Sunday, November 21 marks World Fisheries Day, an annual occasion observed in many fishing communities around the world. It’s a great opportunity—even for those of us who do not fish for a living—to pause and reflect on the importance of maintaining healthy fisheries.
As a scientist, my research on tropical marine fishes has taken me around the world, including locations where I have seen firsthand the impacts that humans are having on marine resources.
In 2001, for example, I was part of a Smithsonian expedition to El Salvador studying the coastal fish fauna. We had a chance to work one day aboard a commercial shrimp trawler to sample the fishes that are collected along with shrimp in the trawl nets. Every four hours, two nets were brought on board, their contents dumped onto the deck, and the shrimp picked out. I’m not exaggerating when I say that less than 10 percent of the catch was shrimp. After the shrimp were sorted out, the rest of it—called bycatch—was shoveled overboard several hours later, almost all of it dead.
In Japan, I visited the Tsukiji Fish Market in Tokyo. Imagine a seafood market that extends block after city block after city block and comprises nearly 1,000 individual licensed seafood dealers. It handles some 2,000 metric tons of seafood per day, and it’s open for business nearly every day. After seeing its sheer magnitude, it’s easy to walk away wondering how there can be anything left in the sea.
I’ve been to the Galápagos Islands off the coast of Ecuador many times. Although the Archipelago and surrounding waters are supposed to be protected as a marine reserve, I’ve witnessed many examples of illegal fishing activities by large, industrial-size, foreign fishing vessels. Even shark finning—a particularly gruesome practice in which sharks are captured, the fins sliced off, and the finless shark returned to the water to die—has been a problem within the reserve. Most of the fins are sold for shark fin soup, a lucrative delicacy in some Asian countries.
You might be thinking that these are isolated incidents or problems typical in other parts of the world. But the truth is that no country is exempt: the decline in fishery resources is a global issue. In fact, a recent United Nations study estimated that three quarters of the world’s fish stocks are overfished. Factors such as the loss of essential habitats, pollution, and climate change combine to make the situation worse. Does this mean there’s nothing you can do? No. While planning, implementing, and enforcing fisheries management plans are the purview of international, national, and local regulatory bodies, everybody who purchases seafood can make a difference. Educate yourself on the issues surrounding the seafood you consume. Download a sustainable seafood pocket guide. Know what you are buying, where it is from, and how it was caught (or was it farmed?). Can’t tell from seafood labels or menus? Question seafood retailers and restaurant staff. Let them know you want information. Be heard.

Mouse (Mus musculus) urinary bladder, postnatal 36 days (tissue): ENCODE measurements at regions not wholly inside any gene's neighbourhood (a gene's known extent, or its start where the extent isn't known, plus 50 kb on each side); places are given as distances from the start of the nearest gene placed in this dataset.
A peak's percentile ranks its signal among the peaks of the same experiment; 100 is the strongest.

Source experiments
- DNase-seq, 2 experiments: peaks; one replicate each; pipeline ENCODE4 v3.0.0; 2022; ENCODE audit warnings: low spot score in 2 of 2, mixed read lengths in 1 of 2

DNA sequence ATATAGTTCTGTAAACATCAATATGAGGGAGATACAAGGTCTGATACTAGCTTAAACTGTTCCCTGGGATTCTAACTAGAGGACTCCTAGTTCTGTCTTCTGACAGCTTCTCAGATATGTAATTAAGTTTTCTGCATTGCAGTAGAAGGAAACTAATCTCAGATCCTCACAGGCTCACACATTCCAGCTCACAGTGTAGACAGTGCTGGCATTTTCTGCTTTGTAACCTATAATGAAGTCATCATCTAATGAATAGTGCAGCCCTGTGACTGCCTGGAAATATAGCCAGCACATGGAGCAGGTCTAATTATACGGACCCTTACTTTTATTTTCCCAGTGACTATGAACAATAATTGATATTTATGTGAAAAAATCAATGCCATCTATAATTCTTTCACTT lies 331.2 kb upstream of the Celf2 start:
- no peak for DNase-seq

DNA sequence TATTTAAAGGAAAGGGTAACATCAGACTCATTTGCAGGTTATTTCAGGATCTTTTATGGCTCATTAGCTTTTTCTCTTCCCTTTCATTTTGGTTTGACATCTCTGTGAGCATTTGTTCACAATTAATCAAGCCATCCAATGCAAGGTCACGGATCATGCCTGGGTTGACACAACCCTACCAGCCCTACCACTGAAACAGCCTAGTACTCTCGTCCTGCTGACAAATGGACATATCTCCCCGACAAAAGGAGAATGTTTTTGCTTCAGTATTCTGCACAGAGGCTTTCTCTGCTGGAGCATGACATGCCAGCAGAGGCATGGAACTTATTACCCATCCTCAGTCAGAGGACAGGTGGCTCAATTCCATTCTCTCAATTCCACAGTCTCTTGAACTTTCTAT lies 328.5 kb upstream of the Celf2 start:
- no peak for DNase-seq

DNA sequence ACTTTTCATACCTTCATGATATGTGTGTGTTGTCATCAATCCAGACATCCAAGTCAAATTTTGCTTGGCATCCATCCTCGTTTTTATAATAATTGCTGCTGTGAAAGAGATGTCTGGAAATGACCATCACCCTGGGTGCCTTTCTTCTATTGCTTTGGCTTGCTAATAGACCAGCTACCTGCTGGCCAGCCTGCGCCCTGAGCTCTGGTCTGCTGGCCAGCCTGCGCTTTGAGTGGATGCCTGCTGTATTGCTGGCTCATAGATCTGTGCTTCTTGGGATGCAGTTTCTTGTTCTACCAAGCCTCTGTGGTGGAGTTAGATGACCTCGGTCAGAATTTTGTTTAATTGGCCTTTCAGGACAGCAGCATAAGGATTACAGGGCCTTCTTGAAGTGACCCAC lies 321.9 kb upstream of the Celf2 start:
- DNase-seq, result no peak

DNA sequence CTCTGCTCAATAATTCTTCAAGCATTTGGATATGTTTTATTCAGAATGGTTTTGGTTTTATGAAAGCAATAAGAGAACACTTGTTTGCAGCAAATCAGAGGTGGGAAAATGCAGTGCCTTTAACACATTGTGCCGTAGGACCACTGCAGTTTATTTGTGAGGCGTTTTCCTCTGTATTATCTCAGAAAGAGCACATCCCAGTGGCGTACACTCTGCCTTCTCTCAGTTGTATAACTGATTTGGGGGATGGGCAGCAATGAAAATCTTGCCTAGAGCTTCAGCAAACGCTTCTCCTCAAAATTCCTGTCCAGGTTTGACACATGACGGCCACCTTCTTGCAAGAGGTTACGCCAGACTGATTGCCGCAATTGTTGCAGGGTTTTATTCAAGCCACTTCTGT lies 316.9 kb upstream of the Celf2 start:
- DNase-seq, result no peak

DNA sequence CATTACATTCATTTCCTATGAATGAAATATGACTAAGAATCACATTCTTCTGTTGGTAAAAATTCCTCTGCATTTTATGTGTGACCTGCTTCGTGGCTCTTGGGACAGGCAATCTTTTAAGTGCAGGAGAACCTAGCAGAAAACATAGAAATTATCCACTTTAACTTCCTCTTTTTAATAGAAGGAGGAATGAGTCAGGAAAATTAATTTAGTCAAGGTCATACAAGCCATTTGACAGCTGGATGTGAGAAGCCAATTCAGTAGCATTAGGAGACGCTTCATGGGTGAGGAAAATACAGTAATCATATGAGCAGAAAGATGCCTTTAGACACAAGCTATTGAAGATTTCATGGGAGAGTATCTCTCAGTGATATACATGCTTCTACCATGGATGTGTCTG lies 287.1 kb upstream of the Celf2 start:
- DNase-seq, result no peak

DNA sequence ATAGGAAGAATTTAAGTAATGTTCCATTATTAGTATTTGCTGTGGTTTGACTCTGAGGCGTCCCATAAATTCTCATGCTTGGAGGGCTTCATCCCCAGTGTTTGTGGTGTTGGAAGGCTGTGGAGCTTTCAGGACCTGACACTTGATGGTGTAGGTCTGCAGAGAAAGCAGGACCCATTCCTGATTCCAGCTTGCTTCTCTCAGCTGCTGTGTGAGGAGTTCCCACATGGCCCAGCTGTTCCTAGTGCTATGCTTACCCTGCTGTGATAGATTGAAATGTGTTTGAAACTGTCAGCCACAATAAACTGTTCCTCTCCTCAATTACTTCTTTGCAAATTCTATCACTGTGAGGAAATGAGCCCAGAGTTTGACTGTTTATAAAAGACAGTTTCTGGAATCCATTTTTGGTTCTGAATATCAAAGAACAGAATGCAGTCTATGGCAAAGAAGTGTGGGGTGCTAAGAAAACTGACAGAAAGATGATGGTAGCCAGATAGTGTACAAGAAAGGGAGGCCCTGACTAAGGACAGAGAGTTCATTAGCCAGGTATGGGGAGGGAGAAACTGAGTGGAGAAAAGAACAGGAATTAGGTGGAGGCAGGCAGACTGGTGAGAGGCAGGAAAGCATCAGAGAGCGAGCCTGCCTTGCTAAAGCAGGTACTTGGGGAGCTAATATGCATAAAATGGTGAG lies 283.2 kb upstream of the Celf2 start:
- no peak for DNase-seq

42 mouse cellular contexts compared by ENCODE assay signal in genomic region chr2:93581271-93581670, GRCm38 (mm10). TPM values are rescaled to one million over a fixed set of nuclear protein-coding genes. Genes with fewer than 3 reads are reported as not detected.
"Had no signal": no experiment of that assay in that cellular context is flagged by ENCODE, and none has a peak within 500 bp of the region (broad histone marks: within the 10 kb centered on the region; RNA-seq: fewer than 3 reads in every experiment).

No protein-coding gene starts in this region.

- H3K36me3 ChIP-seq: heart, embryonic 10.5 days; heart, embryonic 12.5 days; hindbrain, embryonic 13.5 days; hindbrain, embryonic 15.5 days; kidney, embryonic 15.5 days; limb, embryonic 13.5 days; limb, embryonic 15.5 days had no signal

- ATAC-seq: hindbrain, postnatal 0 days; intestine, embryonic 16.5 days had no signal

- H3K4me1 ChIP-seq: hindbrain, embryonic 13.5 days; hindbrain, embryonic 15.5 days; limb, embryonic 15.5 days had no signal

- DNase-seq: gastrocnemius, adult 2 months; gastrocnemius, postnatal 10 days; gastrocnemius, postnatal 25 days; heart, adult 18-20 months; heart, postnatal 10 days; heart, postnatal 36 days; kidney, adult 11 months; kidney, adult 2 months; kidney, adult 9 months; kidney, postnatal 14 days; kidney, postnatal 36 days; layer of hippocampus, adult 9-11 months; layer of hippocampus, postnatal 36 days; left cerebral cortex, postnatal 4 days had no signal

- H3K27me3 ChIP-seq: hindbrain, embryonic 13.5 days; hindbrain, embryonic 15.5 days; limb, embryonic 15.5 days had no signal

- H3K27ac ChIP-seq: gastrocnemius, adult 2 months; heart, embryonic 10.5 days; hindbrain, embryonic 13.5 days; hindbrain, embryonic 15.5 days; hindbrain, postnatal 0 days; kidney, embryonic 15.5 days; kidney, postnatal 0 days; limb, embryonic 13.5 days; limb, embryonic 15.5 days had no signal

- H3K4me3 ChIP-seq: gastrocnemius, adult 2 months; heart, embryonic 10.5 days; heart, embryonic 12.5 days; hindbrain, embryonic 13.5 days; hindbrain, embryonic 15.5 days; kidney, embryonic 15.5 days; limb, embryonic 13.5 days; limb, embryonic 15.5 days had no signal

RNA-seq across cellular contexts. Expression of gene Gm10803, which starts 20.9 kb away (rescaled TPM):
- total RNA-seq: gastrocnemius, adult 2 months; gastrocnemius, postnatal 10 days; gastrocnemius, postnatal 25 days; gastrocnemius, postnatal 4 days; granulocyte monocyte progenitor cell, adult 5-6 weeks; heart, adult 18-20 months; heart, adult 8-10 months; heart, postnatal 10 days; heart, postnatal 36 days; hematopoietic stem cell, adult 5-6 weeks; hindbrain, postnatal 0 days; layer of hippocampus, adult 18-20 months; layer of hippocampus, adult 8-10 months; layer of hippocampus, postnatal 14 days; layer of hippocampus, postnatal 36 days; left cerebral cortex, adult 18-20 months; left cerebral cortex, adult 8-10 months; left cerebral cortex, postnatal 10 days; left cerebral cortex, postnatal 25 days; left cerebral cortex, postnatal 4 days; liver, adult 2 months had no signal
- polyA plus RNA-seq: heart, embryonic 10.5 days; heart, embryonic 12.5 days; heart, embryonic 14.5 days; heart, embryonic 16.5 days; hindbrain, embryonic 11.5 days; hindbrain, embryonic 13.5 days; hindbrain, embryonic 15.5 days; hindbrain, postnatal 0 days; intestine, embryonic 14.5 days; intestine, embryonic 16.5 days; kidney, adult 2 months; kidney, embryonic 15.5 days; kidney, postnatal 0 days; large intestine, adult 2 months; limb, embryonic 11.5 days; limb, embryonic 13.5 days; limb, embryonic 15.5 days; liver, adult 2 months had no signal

Now here’s the fun part. There are good, environmentally sound seafood choices regardless of where you live. Find out what they are. Try things you’ve never tasted before. Diversify. Cook new recipes with good seafood choices. Be adventurous. Make sustainable seafood the theme of dinner parties—and toast your contribution to a healthy ocean.
Editor’s Note: Dr. Carole Baldwin is a Curator of Fishes at Smithsonian’s National Museum of Natural History and co-author of One Fish, Two Fish, Crawfish, Bluefish: The Smithsonian Sustainable Seafood Cookbook. Take a photo tour of world fisheries, including some of the issues that Dr. Baldwin addresses, in our photo slideshow World Fisheries from Sea to Table.